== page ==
Deep in the rainforest of the Democratic Republic of Congo lives the bonobo, an endangered great ape and one of humankind's nearest relatives. In cooperation with the Congolese people, the Bonobo Conservation Initiative establishes new protected areas and leads efforts to safeguard bonobos wherever they are found – fostering an environmental ethic and developing programs that protect the rainforest and endangered species, mitigate climate change, and empower local communities. Today, the Bonobo Peace Forest protects bonobos at 11 important sites, including two legally protected nature reserves spanning 13,650 square miles. But nothing is easy in the Congo – for bonobos or their human counterparts. So BCI invests in community-based conservation, marrying humanitarian and livelihood support. Sustainable agriculture programs provide inhabitants with one of their only significant sources of regular income; and women's initiatives include training, micro-credit, and conservation enterprise. To train the next generation of environmental leaders, BCI co-founded a college for conservation and rural development in the heart of the bonobo habitat. After all, we all share one planet.

Headquarters: DC-Ward 3

Where They Operate: DC-Ward 2; Internationally; Democratic Republic of Congo

Age Groups Served: All

Population(s) Served: All

Awards & Recognition

Finalist for the 2014 Buckminster Fuller Challenge, “socially responsible design’s highest award”

Honored by the Catalogue for Philanthropy for excellence, innovation, and cost-effectiveness 2006-07, 2010-11, and 2014-2015

Profiled by award-winning author Deni Béchard‘s in his book "Empty Hands, Open Arms: The Race to Save Bonobos in the Congo and Make Conservation Go Viral", 2013

NPR's The Animal House: Protecting An African Great Ape with BCI President Sally Jewell Coxe and writer Deni Béchard, September 2014

ABC TV: The Swingers, September 2010

The Diane Rehm Show: Environmental Outlook: Bonobos on the Brink of Extinction, interview with Sally Jewell Coxe, Vanessa Woods, and Richard Carroll, June 2010

Asheville Citizen-Times: From Asheville to Africa, to save the lovable bonobos by Carole Currie, February 2010

2009 Honorary Nkoyi Merit Award from the Congolese Community of the Greater Washington DC Metro Area

The Washington Post: D.C. woman to be honored for work with Congo's bonobos by Susan Kinzie, December 2009

Yoga+Joyful Living: Champion of a Forest Sanctuary: Sally Jewell Coxe by Lorraine Dusky, May-June 2008

TIME Magazine: An Unlikely Refuge for Hippie Apes By Alex Perry, April 2008

TIME Magazine: Photo Essay Bonobo Eden, April 2008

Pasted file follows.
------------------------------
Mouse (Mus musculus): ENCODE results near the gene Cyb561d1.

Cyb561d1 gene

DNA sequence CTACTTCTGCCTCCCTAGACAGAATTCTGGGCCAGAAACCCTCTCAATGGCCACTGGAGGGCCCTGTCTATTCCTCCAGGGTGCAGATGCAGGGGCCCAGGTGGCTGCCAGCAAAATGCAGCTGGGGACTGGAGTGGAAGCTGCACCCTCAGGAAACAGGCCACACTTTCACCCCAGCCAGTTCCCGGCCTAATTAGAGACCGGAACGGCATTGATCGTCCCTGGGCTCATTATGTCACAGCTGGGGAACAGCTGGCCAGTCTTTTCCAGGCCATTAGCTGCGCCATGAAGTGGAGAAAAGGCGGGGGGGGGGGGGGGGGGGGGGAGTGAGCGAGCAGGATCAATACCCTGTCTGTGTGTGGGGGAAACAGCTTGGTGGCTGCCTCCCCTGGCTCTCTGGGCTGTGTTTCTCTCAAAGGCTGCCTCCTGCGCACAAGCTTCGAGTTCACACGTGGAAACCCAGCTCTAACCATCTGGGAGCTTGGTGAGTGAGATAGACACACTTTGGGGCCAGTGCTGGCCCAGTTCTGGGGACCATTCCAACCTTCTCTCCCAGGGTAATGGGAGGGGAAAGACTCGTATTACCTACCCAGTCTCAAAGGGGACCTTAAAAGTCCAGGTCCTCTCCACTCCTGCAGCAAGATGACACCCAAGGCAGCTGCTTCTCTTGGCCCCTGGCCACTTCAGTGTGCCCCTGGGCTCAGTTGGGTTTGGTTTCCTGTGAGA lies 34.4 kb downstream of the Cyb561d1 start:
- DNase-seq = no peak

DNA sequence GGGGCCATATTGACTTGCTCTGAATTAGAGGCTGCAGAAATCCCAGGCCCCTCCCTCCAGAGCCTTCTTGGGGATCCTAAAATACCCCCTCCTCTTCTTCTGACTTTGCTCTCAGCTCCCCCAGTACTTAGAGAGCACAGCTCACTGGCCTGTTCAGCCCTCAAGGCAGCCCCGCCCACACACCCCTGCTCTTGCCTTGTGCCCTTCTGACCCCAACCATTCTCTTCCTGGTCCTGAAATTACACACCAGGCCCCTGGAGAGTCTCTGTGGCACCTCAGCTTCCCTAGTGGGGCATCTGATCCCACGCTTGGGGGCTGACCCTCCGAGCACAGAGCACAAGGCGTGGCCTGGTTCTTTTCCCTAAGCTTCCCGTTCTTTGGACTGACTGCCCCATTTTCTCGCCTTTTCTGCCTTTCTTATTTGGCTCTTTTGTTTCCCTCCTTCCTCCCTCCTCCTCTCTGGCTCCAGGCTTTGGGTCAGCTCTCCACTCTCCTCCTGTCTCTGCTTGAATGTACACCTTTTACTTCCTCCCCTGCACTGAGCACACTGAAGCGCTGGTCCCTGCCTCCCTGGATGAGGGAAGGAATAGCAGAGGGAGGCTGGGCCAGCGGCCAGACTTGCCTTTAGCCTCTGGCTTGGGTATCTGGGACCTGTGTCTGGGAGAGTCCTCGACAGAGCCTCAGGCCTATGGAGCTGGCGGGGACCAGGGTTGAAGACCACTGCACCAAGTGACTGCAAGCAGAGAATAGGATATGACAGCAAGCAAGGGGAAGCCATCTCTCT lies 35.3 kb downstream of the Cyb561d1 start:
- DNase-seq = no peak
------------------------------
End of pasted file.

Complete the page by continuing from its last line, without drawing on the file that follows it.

The New Yorker magazine: Swingers by Ian Parker, October 2007

The New York Times: Congo Creates Massive Reserve to Protect Close Human Cousin by Andrew C. Revkin, November 2007

Smithsonian Magazine: In Search of the Wild Bonobo by Paul Raffaele, November 2006

Associated Press: Congo’s Disappearing “Hippie Chimps fast disappearing in the Congo” by Anjan Sundaram, March 2006

Animal Welfare Institute Quarterly Bonobo: Messenger of Peace, Victim of War by Sally Jewell Coxe, Bonobo Conservation Initiative, Spring 2002

Press

Budget (FY2013)

  • $3 million or higher
  • The current budget for Bonobo Conservation Initiative is: $1 million to $3 million
  • $500k to $1 million
  • Less than $500k

Catalogue charities range in size from $100,000 to $3 million. This graphic indicates the budget range of the organization featured here. If you see an organizational budget above the $3 million mark, that is because the featured charity has grown in size since it first appeared in the Catalogue. We proudly present on our website the work of these "growth" charities.

About the Catalogue for Philanthropy

Each year 120 expert reviewers evaluate applicants for distinction, merit, and impact. Each featured charity has been successfully site visited and its financials given the thumbs up. The Catalogue for Philanthropy charges no fees and raises funds separately to support its work. Since 2003, it has raised over $34 million for charities across the Greater Washington region.

The Catalogue for Philanthropy looks to friends like you to keep our services independent and entirely free of charge. Consider a small contribution to the Catalogue to cap off your gift and help the causes you care about get the full support they deserve!

If you like Bonobo Conservation Initiative you might also like